Good things *not* from a garage? (was: Visual Works vs NextStep vs NeuronData & ObjectCenter vs ??)

Quote:

>What Is ScriptX?
>ScriptX is a foundation technology upon which new multimedia applications
>and tools will be built.
>Time Based
>The concept of time is built into the core of the ScriptX architecture.
>This feature allows you to create time based animations and complex
>audio/visual synchronizations that can be precisely controlled and run
>predictably cross platform.  

Can someone explain more about what it means to have "The concept of time is
built into the core of the ScriptX architecture"?

In particular, what would be different from embedding the concept of time into
the objects and/or syntax of a language like Smalltalk, Scheme, or Dylan?

Thanks much,
Patrick



Mon, 17 Feb 1997 21:23:33 GMT  
 Good things *not* from a garage? (was: Visual Works vs NextStep vs NeuronData & ObjectCenter vs ??)


: >What Is ScriptX?

: >ScriptX is a foundation technology upon which new multimedia applications
: >and tools will be built.

: >Time Based
: >The concept of time is built into the core of the ScriptX architecture.
: >This feature allows you to create time based animations and complex
: >audio/visual synchronizations that can be precisely controlled and run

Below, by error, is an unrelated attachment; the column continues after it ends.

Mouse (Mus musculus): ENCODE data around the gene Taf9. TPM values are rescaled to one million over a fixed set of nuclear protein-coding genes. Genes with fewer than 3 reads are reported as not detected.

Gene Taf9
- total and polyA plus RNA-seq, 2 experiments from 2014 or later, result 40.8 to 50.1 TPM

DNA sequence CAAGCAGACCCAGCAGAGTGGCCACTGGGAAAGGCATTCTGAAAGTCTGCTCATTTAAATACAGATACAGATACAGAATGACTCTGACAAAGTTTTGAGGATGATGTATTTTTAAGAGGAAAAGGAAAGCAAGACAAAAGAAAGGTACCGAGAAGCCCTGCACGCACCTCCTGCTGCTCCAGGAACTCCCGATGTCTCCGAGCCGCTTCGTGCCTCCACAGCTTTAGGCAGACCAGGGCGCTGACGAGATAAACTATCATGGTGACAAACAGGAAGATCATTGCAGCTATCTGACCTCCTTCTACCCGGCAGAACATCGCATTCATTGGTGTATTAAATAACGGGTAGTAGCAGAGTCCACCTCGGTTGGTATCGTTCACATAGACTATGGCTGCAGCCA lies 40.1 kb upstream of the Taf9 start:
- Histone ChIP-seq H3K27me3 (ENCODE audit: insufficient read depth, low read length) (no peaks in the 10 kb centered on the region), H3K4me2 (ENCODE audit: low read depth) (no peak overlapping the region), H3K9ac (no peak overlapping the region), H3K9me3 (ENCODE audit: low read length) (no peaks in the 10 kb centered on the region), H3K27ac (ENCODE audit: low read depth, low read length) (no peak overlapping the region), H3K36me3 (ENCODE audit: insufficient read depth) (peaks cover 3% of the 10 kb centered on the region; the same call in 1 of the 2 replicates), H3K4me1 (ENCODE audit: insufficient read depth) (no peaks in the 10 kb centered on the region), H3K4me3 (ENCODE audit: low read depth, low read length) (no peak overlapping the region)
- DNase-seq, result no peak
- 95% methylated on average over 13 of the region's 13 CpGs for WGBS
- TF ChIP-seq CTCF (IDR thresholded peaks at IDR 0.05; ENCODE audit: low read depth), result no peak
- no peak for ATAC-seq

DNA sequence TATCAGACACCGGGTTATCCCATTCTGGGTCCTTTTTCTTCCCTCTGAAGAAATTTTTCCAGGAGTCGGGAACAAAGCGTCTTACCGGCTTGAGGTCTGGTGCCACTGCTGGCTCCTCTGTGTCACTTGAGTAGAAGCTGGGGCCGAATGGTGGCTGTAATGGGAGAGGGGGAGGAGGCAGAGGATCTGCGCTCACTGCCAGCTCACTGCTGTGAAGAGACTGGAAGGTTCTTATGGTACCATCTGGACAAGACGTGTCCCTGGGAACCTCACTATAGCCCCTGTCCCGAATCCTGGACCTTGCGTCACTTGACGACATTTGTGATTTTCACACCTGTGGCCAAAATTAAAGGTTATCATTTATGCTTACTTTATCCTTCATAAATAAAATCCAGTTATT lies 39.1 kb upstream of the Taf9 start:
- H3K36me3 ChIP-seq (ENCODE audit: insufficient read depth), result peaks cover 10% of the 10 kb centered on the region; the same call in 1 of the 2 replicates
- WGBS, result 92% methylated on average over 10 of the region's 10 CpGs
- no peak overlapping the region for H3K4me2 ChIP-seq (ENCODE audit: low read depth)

: >predictably cross platform.  

: Can someone explain more about what it means to have "The concept of time is
: built into the core of the ScriptX architecture"?

: In particular, what would be different from embedding the concept of time into
: the objects and/or syntax of a language like Smalltalk, Scheme, or Dylan?

: Thanks much,
: Patrick

I've thought about this too, much of what ScriptX contains could be
implemented in smalltalk. Basically (all the World Wide Developers are
under a non-disclosure agreement so this will be pretty basic) lots of the
scriptX objects have a clock attached to them and thus can register interest
in a number of ticks being consumed. From this comes a number of
facilities; animation, real-world modelling etc. that can be relied upon
across platforms.

Defining a set of objects to facilitate multi-media development(make up
what ever you will) and attaching clock objects to them should be possible
in Smalltalk.

OK having opened the door a little on scriptX let me close it with a
recommendation that scriptX is not smalltalk with time added, its lots more
and may be well worth a look as an alternative to smalltalk when the full
production release is with us. Suffice to say our investment in learning
smalltalk will not be wasted.

Lindon Parker
(OK better add the disclaimer here..)
Speaking for myself and not my employer.



Tue, 18 Feb 1997 11:53:23 GMT  
 Good things *not* from a garage? (was: Visual Works vs NextStep vs NeuronData & ObjectCenter vs ??)


                        .
                        .
                        .
Quote:
>software.  ScriptX is a programming language and class library designed